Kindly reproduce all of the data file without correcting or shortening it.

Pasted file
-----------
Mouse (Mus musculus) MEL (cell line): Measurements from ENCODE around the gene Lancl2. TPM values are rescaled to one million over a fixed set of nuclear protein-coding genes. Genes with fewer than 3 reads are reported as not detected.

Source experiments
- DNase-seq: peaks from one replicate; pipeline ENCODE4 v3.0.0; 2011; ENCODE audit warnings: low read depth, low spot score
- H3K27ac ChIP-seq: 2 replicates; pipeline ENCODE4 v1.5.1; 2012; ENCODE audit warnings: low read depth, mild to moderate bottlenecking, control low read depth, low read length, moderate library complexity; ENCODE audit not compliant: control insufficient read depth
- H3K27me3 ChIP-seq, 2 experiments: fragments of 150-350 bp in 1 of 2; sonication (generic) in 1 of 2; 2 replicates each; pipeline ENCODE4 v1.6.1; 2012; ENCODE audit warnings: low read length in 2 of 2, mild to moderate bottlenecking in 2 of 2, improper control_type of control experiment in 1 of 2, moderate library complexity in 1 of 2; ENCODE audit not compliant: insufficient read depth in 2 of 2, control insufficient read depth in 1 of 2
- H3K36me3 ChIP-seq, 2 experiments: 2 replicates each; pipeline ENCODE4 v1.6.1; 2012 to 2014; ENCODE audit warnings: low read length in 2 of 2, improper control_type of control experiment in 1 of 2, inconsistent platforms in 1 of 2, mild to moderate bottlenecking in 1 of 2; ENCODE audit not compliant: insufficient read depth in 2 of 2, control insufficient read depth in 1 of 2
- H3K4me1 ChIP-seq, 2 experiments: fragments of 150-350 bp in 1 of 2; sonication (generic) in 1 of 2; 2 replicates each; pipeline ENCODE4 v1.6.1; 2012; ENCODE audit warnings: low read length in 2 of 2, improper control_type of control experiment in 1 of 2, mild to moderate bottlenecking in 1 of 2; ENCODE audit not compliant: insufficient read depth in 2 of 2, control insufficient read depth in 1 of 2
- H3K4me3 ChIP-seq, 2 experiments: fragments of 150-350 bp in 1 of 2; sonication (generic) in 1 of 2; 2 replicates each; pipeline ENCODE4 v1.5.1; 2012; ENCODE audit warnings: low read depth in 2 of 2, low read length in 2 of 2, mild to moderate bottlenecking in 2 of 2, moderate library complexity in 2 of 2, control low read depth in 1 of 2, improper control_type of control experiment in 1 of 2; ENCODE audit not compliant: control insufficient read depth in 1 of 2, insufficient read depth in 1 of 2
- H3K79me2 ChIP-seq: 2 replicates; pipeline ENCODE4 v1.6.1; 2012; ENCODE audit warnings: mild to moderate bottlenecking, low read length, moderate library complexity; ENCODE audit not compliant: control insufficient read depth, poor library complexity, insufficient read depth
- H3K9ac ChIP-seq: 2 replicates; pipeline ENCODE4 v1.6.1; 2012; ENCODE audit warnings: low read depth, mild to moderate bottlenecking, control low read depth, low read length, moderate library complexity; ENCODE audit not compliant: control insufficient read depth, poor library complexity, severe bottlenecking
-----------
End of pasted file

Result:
Mouse (Mus musculus) MEL (cell line): Measurements from ENCODE around the gene Lancl2. TPM values are rescaled to one million over a fixed set of nuclear protein-coding genes. Genes with fewer than 3 reads are reported as not detected.

Source experiments
- DNase-seq: peaks from one replicate; pipeline ENCODE4 v3.0.0; 2011; ENCODE audit warnings: low read depth, low spot score
- H3K27ac ChIP-seq: 2 replicates; pipeline ENCODE4 v1.5.1; 2012; ENCODE audit warnings: low read depth, mild to moderate bottlenecking, control low read depth, low read length, moderate library complexity; ENCODE audit not compliant: control insufficient read depth
- H3K27me3 ChIP-seq, 2 experiments: fragments of 150-350 bp in 1 of 2; sonication (generic) in 1 of 2; 2 replicates each; pipeline ENCODE4 v1.6.1; 2012; ENCODE audit warnings: low read length in 2 of 2, mild to moderate bottlenecking in 2 of 2, improper control_type of control experiment in 1 of 2, moderate library complexity in 1 of 2; ENCODE audit not compliant: insufficient read depth in 2 of 2, control insufficient read depth in 1 of 2
- H3K36me3 ChIP-seq, 2 experiments: 2 replicates each; pipeline ENCODE4 v1.6.1; 2012 to 2014; ENCODE audit warnings: low read length in 2 of 2, improper control_type of control experiment in 1 of 2, inconsistent platforms in 1 of 2, mild to moderate bottlenecking in 1 of 2; ENCODE audit not compliant: insufficient read depth in 2 of 2, control insufficient read depth in 1 of 2
- H3K4me1 ChIP-seq, 2 experiments: fragments of 150-350 bp in 1 of 2; sonication (generic) in 1 of 2; 2 replicates each; pipeline ENCODE4 v1.6.1; 2012; ENCODE audit warnings: low read length in 2 of 2, improper control_type of control experiment in 1 of 2, mild to moderate bottlenecking in 1 of 2; ENCODE audit not compliant: insufficient read depth in 2 of 2, control insufficient read depth in 1 of 2
- H3K4me3 ChIP-seq, 2 experiments: fragments of 150-350 bp in 1 of 2; sonication (generic) in 1 of 2; 2 replicates each; pipeline ENCODE4 v1.5.1; 2012; ENCODE audit warnings: low read depth in 2 of 2, low read length in 2 of 2, mild to moderate bottlenecking in 2 of 2, moderate library complexity in 2 of 2, control low read depth in 1 of 2, improper control_type of control experiment in 1 of 2; ENCODE audit not compliant: control insufficient read depth in 1 of 2, insufficient read depth in 1 of 2
- H3K79me2 ChIP-seq: 2 replicates; pipeline ENCODE4 v1.6.1; 2012; ENCODE audit warnings: mild to moderate bottlenecking, low read length, moderate library complexity; ENCODE audit not compliant: control insufficient read depth, poor library complexity, insufficient read depth
- H3K9ac ChIP-seq: 2 replicates; pipeline ENCODE4 v1.6.1; 2012; ENCODE audit warnings: low read depth, mild to moderate bottlenecking, control low read depth, low read length, moderate library complexity; ENCODE audit not compliant: control insufficient read depth, poor library complexity, severe bottlenecking